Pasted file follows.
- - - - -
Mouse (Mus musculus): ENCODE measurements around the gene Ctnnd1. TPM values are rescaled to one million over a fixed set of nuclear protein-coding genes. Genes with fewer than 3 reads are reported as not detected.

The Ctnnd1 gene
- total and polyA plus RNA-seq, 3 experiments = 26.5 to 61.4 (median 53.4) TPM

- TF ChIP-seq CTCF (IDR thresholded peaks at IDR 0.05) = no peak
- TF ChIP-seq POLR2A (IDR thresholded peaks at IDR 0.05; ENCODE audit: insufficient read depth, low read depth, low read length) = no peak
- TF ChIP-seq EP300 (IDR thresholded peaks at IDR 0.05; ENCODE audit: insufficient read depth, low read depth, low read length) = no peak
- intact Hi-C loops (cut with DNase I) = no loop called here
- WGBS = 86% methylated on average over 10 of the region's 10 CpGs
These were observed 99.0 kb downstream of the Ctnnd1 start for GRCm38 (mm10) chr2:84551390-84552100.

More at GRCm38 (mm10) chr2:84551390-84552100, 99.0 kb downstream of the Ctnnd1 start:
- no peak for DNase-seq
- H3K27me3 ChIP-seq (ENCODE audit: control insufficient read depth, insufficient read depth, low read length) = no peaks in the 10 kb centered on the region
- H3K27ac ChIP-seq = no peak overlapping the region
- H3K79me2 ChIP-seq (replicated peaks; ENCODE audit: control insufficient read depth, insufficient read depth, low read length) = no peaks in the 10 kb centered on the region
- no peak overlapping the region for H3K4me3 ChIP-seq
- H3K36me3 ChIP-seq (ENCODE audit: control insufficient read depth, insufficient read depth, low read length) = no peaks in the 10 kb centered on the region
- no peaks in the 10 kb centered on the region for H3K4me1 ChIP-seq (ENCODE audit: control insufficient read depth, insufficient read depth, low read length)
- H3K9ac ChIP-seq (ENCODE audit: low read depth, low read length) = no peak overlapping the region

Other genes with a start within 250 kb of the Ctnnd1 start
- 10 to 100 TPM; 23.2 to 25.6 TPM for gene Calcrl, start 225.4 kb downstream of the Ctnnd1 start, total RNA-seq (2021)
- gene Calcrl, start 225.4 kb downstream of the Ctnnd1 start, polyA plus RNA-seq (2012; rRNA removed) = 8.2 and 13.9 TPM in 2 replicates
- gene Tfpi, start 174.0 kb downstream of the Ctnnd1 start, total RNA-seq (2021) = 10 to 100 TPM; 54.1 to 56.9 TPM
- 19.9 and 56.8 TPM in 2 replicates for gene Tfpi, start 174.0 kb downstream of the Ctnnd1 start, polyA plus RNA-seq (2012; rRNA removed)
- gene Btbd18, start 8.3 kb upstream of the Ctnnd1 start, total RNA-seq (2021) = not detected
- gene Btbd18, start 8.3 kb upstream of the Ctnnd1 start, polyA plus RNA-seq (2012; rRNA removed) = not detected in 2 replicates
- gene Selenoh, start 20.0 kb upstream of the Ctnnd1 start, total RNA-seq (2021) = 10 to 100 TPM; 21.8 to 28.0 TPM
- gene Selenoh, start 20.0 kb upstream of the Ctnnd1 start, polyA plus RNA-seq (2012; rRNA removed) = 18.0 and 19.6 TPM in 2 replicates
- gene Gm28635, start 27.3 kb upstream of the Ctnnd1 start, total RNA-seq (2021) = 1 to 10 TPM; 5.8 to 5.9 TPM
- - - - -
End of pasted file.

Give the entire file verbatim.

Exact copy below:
Mouse (Mus musculus): ENCODE measurements around the gene Ctnnd1. TPM values are rescaled to one million over a fixed set of nuclear protein-coding genes. Genes with fewer than 3 reads are reported as not detected.

The Ctnnd1 gene
- total and polyA plus RNA-seq, 3 experiments = 26.5 to 61.4 (median 53.4) TPM

- TF ChIP-seq CTCF (IDR thresholded peaks at IDR 0.05) = no peak
- TF ChIP-seq POLR2A (IDR thresholded peaks at IDR 0.05; ENCODE audit: insufficient read depth, low read depth, low read length) = no peak
- TF ChIP-seq EP300 (IDR thresholded peaks at IDR 0.05; ENCODE audit: insufficient read depth, low read depth, low read length) = no peak
- intact Hi-C loops (cut with DNase I) = no loop called here
- WGBS = 86% methylated on average over 10 of the region's 10 CpGs
These were observed 99.0 kb downstream of the Ctnnd1 start for GRCm38 (mm10) chr2:84551390-84552100.

More at GRCm38 (mm10) chr2:84551390-84552100, 99.0 kb downstream of the Ctnnd1 start:
- no peak for DNase-seq
- H3K27me3 ChIP-seq (ENCODE audit: control insufficient read depth, insufficient read depth, low read length) = no peaks in the 10 kb centered on the region
- H3K27ac ChIP-seq = no peak overlapping the region
- H3K79me2 ChIP-seq (replicated peaks; ENCODE audit: control insufficient read depth, insufficient read depth, low read length) = no peaks in the 10 kb centered on the region
- no peak overlapping the region for H3K4me3 ChIP-seq
- H3K36me3 ChIP-seq (ENCODE audit: control insufficient read depth, insufficient read depth, low read length) = no peaks in the 10 kb centered on the region
- no peaks in the 10 kb centered on the region for H3K4me1 ChIP-seq (ENCODE audit: control insufficient read depth, insufficient read depth, low read length)
- H3K9ac ChIP-seq (ENCODE audit: low read depth, low read length) = no peak overlapping the region

Other genes with a start within 250 kb of the Ctnnd1 start
- 10 to 100 TPM; 23.2 to 25.6 TPM for gene Calcrl, start 225.4 kb downstream of the Ctnnd1 start, total RNA-seq (2021)
- gene Calcrl, start 225.4 kb downstream of the Ctnnd1 start, polyA plus RNA-seq (2012; rRNA removed) = 8.2 and 13.9 TPM in 2 replicates
- gene Tfpi, start 174.0 kb downstream of the Ctnnd1 start, total RNA-seq (2021) = 10 to 100 TPM; 54.1 to 56.9 TPM
- 19.9 and 56.8 TPM in 2 replicates for gene Tfpi, start 174.0 kb downstream of the Ctnnd1 start, polyA plus RNA-seq (2012; rRNA removed)
- gene Btbd18, start 8.3 kb upstream of the Ctnnd1 start, total RNA-seq (2021) = not detected
- gene Btbd18, start 8.3 kb upstream of the Ctnnd1 start, polyA plus RNA-seq (2012; rRNA removed) = not detected in 2 replicates
- gene Selenoh, start 20.0 kb upstream of the Ctnnd1 start, total RNA-seq (2021) = 10 to 100 TPM; 21.8 to 28.0 TPM
- gene Selenoh, start 20.0 kb upstream of the Ctnnd1 start, polyA plus RNA-seq (2012; rRNA removed) = 18.0 and 19.6 TPM in 2 replicates
- gene Gm28635, start 27.3 kb upstream of the Ctnnd1 start, total RNA-seq (2021) = 1 to 10 TPM; 5.8 to 5.9 TPM